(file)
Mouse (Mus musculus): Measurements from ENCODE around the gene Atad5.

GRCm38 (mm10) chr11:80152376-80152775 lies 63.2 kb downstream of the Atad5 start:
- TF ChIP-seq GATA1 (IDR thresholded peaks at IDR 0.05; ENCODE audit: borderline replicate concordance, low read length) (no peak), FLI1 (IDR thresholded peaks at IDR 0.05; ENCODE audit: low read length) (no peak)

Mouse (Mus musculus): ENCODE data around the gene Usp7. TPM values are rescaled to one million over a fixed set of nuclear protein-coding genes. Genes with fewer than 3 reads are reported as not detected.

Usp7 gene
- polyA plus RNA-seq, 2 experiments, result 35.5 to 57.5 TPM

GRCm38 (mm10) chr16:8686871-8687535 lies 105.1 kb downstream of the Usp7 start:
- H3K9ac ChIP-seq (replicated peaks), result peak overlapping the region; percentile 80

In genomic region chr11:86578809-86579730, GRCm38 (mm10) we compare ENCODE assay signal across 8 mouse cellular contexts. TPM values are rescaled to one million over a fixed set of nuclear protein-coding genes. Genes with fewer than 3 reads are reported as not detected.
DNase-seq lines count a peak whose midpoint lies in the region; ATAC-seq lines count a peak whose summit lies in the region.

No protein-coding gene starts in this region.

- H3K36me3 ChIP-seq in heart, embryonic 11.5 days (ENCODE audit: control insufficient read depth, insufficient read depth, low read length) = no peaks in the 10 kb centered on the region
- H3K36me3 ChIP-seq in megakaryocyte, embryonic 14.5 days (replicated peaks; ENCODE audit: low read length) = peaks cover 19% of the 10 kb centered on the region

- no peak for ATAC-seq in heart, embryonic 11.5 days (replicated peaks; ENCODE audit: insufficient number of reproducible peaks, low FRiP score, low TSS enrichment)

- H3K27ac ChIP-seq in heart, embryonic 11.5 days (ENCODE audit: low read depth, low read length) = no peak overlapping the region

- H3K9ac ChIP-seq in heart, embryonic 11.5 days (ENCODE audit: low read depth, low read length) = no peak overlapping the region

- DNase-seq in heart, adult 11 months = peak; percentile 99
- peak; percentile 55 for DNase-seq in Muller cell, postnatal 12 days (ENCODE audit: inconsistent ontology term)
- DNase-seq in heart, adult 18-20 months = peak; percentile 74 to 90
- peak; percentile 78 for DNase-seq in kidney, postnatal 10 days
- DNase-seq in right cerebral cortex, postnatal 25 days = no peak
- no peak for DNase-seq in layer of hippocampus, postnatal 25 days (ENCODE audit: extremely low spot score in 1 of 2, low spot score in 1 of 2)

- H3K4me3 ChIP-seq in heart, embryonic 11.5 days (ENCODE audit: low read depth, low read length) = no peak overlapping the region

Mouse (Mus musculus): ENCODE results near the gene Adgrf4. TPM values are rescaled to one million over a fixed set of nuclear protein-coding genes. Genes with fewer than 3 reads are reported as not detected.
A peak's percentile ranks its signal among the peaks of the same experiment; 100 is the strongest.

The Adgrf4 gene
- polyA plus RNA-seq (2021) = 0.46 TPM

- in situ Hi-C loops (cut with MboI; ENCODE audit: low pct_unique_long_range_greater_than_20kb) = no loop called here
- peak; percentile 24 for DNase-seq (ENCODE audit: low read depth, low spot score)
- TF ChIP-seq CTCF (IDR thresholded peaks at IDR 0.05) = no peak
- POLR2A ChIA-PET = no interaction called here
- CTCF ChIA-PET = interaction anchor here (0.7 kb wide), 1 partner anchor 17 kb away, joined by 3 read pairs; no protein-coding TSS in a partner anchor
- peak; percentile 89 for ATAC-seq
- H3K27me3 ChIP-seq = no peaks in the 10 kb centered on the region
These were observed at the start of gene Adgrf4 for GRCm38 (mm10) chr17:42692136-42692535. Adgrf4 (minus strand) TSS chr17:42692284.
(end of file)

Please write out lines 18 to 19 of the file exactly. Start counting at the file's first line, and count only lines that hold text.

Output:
- peak; percentile 55 for DNase-seq in Muller cell, postnatal 12 days (ENCODE audit: inconsistent ontology term)
- DNase-seq in heart, adult 18-20 months = peak; percentile 74 to 90